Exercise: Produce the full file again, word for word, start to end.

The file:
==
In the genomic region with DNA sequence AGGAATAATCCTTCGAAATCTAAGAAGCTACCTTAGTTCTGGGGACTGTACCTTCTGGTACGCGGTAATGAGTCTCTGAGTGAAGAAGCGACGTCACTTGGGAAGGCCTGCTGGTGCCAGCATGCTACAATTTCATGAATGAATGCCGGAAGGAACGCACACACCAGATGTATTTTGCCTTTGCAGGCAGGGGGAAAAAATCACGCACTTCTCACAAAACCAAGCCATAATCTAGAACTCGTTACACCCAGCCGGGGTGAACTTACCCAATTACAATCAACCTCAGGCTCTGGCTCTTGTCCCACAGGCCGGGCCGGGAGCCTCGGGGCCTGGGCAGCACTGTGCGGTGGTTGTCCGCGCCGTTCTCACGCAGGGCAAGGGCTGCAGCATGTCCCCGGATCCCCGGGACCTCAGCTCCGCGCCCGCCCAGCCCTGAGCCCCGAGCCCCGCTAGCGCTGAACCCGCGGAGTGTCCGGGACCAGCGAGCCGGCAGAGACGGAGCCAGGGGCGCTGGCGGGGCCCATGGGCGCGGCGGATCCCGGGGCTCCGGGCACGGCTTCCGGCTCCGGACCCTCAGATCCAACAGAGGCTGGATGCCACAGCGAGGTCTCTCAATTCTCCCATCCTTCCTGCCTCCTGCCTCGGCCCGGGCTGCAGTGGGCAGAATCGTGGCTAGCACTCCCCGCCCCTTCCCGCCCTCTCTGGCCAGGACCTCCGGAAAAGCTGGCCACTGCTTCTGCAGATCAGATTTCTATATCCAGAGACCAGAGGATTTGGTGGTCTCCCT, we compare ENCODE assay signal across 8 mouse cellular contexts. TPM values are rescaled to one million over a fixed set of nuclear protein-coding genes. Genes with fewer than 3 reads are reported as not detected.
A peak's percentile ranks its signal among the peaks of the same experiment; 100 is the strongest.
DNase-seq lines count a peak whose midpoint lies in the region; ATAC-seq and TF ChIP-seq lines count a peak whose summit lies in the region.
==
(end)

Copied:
In the genomic region with DNA sequence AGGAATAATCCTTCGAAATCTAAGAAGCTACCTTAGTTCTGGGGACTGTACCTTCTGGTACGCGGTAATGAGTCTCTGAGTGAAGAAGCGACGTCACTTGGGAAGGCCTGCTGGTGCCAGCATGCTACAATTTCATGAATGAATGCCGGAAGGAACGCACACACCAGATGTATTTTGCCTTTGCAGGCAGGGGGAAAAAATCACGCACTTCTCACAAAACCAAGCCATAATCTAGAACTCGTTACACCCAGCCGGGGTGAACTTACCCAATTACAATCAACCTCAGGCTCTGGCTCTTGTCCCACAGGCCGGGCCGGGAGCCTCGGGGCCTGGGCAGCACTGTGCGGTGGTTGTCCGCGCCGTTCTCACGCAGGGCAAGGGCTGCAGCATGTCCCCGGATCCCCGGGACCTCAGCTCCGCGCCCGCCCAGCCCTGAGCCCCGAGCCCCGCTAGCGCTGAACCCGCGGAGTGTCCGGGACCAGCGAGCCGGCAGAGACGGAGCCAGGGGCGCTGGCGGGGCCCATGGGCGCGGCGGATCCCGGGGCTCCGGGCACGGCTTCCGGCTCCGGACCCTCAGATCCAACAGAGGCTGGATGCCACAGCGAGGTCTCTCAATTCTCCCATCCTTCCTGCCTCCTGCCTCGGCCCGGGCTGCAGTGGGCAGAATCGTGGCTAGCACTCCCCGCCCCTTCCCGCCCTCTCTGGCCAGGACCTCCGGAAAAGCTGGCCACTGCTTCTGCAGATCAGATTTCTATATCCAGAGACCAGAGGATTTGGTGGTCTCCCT, we compare ENCODE assay signal across 8 mouse cellular contexts. TPM values are rescaled to one million over a fixed set of nuclear protein-coding genes. Genes with fewer than 3 reads are reported as not detected.
A peak's percentile ranks its signal among the peaks of the same experiment; 100 is the strongest.
DNase-seq lines count a peak whose midpoint lies in the region; ATAC-seq and TF ChIP-seq lines count a peak whose summit lies in the region.